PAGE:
Dodgy refereeing is keeping the PSL race close. Time for high-tech solutions?

2010-02-13 00:00

IF Mamelodi Sundowns are to win the league title, a couple of refereeing decisions will have helped them along the way.

A red card last Sunday against Ajax Cape Town left Sundowns up against 10 men for three-quarters of the game at the Athlone Stadium and in the end contributed handily to a 1-0 win, that has them now just three points behind leaders SuperSport United, and with a game in hand.

But the dismissal of Clayton Daniels was nothing near as beneficial as the breaks the Brazilians earned last Wednesday in their home game against Bloemfontein Celtic.

Television replays showed an offside decision against Celtic in the last 20 minutes and, more particularly, a shot that crossed the line as it hit off the underside of the crossbar before bouncing back out again into play should have been awarded.

Instead both were ruled out and Sundowns, who were flat and uninspiring on the night, got a point that might make all the difference come the end of the Premier Soccer League campaign on March 6.

It again highlights the debate over the use of camera technology and the need for football to move into the modern era.

It is a debate gaining momentum all over the world as contentious decisions continue to cloud the game and more and more people question how much longer the sport can remain credible unless it eliminates the endless human errors.

Football’s universal appeal is its simplicity, the fact a ball, two goals and a bit of space suffices to make up a game. Fifa are desperate to keep it that way, to avoid the game becoming the made-for-television behemoth that so many other sports have become.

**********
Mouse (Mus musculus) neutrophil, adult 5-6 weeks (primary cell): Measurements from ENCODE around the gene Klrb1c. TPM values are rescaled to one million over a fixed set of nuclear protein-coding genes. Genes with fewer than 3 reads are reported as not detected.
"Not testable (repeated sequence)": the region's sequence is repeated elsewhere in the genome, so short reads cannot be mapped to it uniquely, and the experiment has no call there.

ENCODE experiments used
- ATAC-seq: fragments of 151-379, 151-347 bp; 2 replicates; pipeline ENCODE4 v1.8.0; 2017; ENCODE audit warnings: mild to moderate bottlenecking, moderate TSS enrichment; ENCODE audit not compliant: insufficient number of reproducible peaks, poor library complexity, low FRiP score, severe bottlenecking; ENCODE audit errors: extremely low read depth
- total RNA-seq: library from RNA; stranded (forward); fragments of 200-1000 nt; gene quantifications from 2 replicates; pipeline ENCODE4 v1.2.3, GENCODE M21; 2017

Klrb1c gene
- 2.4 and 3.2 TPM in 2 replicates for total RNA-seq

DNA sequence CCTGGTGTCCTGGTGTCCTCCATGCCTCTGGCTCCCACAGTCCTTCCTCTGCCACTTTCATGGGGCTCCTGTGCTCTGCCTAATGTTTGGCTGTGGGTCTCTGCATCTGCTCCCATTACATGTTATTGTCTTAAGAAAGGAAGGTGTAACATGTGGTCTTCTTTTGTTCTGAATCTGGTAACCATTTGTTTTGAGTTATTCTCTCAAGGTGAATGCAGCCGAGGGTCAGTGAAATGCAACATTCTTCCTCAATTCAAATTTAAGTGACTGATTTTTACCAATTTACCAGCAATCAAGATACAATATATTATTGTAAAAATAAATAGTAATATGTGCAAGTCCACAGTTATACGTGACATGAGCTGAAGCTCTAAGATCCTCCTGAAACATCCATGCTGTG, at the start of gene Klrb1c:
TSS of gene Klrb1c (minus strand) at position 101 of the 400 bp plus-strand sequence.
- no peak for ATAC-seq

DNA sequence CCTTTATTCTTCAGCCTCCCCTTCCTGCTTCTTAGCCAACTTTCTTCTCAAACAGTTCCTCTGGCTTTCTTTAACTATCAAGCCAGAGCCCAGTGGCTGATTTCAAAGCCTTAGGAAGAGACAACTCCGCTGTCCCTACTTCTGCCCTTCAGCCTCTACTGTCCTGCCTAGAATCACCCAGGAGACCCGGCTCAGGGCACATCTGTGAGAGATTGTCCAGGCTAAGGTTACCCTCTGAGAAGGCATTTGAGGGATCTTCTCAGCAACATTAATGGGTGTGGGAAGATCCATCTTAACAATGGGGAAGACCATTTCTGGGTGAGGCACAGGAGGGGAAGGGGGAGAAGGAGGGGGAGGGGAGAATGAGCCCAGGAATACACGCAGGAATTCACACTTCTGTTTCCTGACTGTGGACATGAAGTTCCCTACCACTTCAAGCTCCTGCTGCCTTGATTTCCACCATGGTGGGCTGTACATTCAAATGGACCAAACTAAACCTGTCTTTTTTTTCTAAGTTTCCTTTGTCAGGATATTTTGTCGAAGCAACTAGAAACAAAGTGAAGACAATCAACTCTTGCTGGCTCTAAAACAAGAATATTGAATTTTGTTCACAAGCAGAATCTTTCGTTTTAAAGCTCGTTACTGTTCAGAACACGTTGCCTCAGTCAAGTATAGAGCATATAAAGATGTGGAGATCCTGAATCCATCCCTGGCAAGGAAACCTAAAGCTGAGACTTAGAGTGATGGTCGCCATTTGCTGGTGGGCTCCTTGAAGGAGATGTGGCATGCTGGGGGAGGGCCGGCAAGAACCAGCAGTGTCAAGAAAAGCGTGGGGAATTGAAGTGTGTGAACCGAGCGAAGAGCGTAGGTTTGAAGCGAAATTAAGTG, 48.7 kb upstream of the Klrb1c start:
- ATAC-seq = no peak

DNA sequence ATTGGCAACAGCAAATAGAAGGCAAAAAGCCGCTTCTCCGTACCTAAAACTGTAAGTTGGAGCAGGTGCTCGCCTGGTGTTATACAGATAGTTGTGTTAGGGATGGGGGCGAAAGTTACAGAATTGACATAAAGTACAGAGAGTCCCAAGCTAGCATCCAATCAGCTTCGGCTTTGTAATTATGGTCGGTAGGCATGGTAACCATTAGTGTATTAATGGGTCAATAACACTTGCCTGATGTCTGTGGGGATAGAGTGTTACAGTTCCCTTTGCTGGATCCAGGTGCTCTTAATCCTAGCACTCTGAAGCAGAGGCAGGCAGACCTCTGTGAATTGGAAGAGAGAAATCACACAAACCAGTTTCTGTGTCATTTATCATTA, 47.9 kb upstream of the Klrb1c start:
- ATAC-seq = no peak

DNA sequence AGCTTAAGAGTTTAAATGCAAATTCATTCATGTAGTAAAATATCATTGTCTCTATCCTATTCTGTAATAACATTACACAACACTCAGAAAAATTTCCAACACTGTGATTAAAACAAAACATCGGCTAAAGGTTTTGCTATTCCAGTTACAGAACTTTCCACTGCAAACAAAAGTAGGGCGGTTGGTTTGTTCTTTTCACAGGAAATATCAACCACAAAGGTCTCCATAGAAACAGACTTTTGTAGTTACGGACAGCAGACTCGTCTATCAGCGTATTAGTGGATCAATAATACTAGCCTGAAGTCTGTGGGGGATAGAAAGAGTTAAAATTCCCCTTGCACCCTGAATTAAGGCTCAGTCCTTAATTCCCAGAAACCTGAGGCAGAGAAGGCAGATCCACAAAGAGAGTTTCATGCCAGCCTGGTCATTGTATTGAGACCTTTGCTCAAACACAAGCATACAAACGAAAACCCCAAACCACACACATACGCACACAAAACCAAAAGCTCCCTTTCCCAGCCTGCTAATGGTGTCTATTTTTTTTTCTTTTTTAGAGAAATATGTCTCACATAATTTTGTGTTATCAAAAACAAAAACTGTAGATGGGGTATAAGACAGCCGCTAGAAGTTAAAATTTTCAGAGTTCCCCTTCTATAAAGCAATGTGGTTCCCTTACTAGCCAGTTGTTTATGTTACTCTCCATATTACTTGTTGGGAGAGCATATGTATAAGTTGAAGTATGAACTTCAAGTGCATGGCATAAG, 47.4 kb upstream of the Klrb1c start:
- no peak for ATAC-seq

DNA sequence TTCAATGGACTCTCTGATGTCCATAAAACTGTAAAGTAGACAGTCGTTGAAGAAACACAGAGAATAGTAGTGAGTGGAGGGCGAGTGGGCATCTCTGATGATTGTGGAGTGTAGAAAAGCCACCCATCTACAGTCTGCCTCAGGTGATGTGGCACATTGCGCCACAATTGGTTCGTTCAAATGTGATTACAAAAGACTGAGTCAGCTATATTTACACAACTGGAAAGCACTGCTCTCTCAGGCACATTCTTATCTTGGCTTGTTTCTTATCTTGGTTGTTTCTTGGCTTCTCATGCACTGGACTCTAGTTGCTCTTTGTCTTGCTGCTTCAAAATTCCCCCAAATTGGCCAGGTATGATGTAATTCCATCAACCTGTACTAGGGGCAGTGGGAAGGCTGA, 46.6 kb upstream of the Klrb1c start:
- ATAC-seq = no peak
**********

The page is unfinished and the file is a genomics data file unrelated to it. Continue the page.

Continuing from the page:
Cricket and rugby were also developed on similar foundations, and yet have taken the plunge away from their humble roots. It is laughable to think it has caused any damage to their grassroots ethos.

At the top level, video evidence has added an extra dimension to the enjoyment, entertainment and intrigue. Most importantly, it has given it a new credibility.

Fifa’s other big worry is that consulting video technology will slow down the game at a time when they are endlessly tinkering with ways to try to speed it up.

Admittedly it often takes an indeterminable age in rugby for disputed tries to be ruled on and there is the odd cricket run-out or catching appeal that umpires seem to dither over forever. But to be honest, it is no turn-off. In fact, the suspense is now integral to the game, keeping spectators glued to their seats in the stands or sofas at home.

Fifa were experimenting with a device in the ball that would signal whether it crossed the goal line or not, but that seems to have fizzled out. It sounded pretty naff anyway.

The opportunity to go with the times must be ahead for football, as much as Sepp Blatter and his lieutenants stall. Fifa have gone from a position of “no way” to “we’ll think about” in just a matter of months, thanks to Thierry Henry’s handball, the international outcry and the millions that were decided France’s way by simple inaction.

But what an opportunity they have missed with the upcoming World Cup to introduce some form of technology to at least temper the refereeing errors we are anticipating.

The phrase “human error” does not sit well with the new generation. If the game is to survive at its current zenith, it must embrace what the future is all about — and that is technology.

Sundowns might be happy right now with blind linesmen, but surely the majority of us believe its time to turn on the video.


* Mark Gleeson is a respected television commentator and editorial director of Mzanzi Football.

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